Robots are cool and all, but they're just mere toys until they start doing things like reporting the news, right? (Okay, we may be looking at the prospect somewhat selfishly.) Fortunately, that's already starting to take place -- to a degree. In July, the Associated Press will begin using an automated service capable of churning out up to 4,400 business stories. With the help of a company called Automated Insights, these articles will include numerous pieces on quarterly earnings reports, which in theory should free up the humans to do the deeper stuff, such as pieces on why the numbers actually matter and what the executives say during their calls to investors.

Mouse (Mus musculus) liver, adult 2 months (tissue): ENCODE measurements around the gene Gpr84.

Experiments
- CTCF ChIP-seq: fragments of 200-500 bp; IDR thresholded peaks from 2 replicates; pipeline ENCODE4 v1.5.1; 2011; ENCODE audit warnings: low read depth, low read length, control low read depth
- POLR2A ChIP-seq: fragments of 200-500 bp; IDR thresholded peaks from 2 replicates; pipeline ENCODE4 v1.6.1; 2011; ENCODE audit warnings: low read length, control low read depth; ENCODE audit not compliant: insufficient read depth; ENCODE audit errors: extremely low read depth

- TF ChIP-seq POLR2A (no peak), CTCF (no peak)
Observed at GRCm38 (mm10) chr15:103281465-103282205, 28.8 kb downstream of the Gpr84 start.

This isn't the first time we've heard of services producing automated content for publications. The AP has relied on the tech for piecing together sports stories in the past, while Yahoo uses Automated Insights to put together some of its fantasy sports material. The Guardian has also "hired" an automated Editor-in-Chief to curate the best articles for its monthly print edition in the US -- and that's not even the first time the publication has adopted such services to automate content. So today's announcement isn't necessarily groundbreaking tech in the strictest sense, but it's an indication that more publications will begin relying on automated material more often. This is great news for newspapers and online media trying to cut costs and produce more content, though admittedly many human journalists may worry about being replaced; however, AP Managing Editor Lou Ferrara insists that robots are merely complementing them, giving Homo Sapiens the opportunity to shift their focus to more meaningful writing.